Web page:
The singer and his wife are walking when they meet the Brown and Yellow (Ale/Earl). He asks to take the wife aside. When she returns, he is so ashamed that he dies and is buried
Reportedly a translation of the Irish "Chuaca Lan De Bui." Several translations are said to exist, including one by James Joyce.
What's interesting is the two titles: "The Brown and Yellow Ale," apparently Dominic Behan's title and followed by Harte, and "The Brown and Yellow Earl," which I heard from Debby McClatchy. Obviously one could be an error of hearing for the other -- indeed, *must* be an error of hearing, since the mistake could not occur in print. And yet, how could such an error slip through? There seem to be no genuinely traditional collections to explain it.
And which is original? Presumably the Irish Gaelic would make it clear, but I failed to turn up a reliable text, and Cliff Abrams did an earlier search which didn't net much either, at least in the way of genuine folk sources.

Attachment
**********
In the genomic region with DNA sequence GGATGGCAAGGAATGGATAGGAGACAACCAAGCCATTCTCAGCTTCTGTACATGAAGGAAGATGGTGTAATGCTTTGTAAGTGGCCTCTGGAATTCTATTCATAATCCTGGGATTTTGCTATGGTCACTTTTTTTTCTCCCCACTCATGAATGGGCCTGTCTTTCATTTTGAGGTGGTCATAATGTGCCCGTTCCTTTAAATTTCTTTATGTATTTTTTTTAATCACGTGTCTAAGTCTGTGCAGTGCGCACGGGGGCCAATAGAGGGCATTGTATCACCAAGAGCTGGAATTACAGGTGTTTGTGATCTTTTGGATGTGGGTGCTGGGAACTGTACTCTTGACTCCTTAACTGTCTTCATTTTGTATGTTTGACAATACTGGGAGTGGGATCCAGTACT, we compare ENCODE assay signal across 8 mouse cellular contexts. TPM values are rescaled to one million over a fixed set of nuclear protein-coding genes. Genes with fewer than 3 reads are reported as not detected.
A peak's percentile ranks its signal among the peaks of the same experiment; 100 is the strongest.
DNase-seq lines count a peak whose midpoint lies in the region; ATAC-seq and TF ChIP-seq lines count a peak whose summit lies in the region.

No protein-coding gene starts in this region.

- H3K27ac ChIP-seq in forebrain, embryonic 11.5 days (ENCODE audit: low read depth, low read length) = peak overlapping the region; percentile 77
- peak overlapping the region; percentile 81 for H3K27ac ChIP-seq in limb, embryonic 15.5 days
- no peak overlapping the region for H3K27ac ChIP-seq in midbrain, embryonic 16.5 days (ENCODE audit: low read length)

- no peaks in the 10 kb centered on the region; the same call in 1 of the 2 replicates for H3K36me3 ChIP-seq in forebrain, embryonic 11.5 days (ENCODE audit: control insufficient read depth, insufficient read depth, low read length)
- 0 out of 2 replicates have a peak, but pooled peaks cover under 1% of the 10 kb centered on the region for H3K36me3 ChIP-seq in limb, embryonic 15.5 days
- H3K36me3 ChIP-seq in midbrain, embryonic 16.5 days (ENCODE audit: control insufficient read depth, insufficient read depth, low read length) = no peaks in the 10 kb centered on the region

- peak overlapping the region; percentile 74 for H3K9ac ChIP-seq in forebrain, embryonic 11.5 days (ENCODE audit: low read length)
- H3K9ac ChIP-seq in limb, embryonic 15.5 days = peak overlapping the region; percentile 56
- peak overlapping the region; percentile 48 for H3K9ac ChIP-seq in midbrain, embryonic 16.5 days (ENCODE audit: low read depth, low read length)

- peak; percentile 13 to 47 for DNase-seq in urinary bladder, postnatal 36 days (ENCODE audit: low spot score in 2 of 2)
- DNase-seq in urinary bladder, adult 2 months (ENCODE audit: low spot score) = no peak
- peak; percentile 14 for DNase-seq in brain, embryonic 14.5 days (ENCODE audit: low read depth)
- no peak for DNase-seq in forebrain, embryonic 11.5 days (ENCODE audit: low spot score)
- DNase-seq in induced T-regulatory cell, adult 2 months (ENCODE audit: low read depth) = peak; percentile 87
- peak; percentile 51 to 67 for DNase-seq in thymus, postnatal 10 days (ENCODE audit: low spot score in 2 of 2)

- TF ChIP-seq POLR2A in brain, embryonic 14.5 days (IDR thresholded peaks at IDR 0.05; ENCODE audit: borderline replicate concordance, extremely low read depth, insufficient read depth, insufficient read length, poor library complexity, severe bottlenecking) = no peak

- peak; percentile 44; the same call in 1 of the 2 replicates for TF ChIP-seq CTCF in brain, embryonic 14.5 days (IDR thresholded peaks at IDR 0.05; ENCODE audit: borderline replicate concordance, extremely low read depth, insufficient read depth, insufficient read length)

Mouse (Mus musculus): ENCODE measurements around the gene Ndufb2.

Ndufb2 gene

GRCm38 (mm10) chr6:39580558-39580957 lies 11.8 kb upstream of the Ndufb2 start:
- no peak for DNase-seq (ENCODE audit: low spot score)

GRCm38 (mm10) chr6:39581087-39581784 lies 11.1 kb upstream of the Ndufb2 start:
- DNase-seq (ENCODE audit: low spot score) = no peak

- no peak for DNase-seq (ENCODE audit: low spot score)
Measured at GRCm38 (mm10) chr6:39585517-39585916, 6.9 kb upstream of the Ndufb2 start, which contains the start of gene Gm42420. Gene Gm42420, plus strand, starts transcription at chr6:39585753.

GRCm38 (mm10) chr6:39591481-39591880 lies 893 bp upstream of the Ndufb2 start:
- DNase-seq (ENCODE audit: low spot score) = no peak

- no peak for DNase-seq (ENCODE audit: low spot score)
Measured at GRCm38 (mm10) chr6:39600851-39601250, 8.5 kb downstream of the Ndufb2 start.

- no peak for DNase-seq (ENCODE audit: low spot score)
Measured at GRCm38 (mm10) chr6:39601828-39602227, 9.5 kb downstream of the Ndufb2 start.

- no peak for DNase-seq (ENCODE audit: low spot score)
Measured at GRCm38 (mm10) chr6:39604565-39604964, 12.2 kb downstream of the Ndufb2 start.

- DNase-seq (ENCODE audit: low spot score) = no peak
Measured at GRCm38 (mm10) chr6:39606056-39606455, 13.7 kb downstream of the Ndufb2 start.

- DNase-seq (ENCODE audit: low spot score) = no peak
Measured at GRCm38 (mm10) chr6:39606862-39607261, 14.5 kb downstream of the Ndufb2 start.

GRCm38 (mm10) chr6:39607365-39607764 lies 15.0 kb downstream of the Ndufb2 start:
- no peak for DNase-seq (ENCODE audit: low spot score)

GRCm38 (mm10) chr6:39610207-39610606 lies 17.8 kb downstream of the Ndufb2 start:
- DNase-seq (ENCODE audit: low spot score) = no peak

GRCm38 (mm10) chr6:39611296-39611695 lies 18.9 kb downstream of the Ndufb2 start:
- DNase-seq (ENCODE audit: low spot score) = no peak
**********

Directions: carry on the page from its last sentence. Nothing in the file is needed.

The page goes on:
"Ale" seems much the more strongly attested -- but it hardly makes sense. Harte offers Sean O'Boyle's explanation, which is that drink has rendered the husband impotent so that his wife prefers a younger man. This is possible, but a stretch. Whereas if the Brown and Yellow item is an Earl, then he is exercising droit de siegneur, and the husband is a cuckold and commits suicide as a result. This makes perfect sense.
The flip side is, it makes such perfect sense that it's hard to imagine the change going the other way. So I think the weight of evidence favours "Brown and Yellow Ale." I wouldn't bet much on it, though. - RBW